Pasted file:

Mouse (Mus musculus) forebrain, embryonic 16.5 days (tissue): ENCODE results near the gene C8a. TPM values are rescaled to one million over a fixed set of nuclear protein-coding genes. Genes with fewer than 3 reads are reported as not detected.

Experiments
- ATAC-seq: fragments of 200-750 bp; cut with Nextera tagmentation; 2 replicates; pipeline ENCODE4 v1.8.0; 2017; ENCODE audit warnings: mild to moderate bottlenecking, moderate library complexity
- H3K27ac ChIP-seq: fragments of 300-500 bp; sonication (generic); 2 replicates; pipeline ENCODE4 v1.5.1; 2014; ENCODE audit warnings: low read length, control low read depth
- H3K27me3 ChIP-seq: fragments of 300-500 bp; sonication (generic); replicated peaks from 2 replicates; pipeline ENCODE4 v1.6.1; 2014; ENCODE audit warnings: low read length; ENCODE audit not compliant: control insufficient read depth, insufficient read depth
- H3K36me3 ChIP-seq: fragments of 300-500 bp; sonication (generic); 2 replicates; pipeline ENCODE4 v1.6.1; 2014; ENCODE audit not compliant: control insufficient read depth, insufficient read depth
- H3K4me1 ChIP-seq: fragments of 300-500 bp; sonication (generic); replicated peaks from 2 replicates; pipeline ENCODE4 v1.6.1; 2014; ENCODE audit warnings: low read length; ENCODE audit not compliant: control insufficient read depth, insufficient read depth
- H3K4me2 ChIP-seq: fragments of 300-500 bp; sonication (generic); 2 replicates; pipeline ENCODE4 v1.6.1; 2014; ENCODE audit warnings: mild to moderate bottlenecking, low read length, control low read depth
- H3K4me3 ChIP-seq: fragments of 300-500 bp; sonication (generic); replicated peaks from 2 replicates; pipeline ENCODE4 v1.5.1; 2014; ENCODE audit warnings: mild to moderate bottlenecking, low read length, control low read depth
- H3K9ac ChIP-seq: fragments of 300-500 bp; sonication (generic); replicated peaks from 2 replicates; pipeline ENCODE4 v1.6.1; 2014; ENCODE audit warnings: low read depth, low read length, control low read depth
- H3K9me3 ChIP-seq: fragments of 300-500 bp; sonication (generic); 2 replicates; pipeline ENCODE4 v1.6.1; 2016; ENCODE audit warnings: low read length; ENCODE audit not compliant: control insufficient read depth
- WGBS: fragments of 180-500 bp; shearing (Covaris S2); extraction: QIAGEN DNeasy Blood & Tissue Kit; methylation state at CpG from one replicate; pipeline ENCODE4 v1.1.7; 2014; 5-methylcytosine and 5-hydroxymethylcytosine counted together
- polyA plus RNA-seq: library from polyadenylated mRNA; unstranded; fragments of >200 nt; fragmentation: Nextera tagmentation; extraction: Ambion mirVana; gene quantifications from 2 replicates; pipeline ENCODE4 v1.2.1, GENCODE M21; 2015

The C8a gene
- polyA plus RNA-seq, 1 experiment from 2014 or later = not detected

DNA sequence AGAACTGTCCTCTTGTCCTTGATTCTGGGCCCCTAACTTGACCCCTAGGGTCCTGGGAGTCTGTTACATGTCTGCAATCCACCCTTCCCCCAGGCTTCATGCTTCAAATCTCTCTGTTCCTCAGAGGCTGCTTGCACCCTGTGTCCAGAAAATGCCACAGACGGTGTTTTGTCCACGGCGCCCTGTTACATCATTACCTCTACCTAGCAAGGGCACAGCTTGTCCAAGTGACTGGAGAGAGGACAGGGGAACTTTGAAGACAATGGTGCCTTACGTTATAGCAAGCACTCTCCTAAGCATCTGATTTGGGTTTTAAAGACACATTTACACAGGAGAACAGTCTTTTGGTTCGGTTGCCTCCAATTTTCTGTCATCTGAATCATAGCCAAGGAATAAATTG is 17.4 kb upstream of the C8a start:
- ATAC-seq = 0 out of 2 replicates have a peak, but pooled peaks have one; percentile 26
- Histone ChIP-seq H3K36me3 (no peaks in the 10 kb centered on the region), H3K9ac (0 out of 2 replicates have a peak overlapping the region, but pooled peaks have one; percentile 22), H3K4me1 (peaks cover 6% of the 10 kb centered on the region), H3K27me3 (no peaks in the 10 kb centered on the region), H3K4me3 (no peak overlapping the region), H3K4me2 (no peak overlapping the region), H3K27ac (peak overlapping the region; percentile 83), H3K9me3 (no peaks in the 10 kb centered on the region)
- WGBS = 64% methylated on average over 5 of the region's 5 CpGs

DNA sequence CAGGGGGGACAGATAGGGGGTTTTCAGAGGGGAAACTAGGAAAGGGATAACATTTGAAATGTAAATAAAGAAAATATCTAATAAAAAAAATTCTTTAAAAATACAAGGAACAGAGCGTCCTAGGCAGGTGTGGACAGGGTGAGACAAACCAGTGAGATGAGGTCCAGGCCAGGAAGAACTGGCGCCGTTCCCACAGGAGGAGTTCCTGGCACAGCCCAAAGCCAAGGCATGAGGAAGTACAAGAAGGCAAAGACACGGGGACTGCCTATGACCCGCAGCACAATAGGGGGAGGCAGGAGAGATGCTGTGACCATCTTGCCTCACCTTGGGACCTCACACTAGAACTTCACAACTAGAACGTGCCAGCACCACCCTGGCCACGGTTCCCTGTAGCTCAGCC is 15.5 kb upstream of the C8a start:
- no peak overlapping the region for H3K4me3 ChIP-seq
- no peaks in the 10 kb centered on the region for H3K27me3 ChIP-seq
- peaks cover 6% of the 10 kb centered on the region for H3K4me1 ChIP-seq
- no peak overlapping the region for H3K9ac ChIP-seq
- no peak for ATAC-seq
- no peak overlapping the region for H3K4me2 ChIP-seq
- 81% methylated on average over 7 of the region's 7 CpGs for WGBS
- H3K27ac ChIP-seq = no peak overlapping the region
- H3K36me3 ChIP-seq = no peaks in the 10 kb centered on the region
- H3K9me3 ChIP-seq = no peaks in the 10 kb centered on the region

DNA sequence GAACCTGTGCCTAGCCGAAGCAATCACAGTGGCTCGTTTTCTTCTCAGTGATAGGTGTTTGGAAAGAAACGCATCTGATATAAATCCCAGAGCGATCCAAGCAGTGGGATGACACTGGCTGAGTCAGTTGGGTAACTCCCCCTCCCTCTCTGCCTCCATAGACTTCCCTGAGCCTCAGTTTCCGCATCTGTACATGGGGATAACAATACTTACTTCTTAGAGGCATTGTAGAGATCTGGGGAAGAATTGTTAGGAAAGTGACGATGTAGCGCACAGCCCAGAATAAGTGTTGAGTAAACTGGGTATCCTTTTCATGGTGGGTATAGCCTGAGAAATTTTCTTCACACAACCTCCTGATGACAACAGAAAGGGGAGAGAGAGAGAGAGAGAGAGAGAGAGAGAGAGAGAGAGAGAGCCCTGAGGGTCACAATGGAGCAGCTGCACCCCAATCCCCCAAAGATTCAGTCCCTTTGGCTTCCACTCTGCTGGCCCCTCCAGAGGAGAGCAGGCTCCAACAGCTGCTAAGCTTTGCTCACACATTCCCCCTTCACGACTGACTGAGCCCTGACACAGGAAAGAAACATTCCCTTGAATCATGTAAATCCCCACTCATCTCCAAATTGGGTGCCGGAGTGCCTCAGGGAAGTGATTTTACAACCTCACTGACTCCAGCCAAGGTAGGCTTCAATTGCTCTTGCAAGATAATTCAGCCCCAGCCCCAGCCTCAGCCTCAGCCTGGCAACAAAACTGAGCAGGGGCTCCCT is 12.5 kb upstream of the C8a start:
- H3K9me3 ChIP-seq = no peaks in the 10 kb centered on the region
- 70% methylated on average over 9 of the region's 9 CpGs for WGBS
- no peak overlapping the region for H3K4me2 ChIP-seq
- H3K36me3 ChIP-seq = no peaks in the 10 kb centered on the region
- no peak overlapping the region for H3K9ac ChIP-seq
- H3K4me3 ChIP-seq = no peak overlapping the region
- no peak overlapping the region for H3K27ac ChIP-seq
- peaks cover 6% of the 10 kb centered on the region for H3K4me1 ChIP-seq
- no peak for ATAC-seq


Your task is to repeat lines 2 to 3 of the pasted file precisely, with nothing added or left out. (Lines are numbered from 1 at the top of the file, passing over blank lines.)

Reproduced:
Experiments
- ATAC-seq: fragments of 200-750 bp; cut with Nextera tagmentation; 2 replicates; pipeline ENCODE4 v1.8.0; 2017; ENCODE audit warnings: mild to moderate bottlenecking, moderate library complexity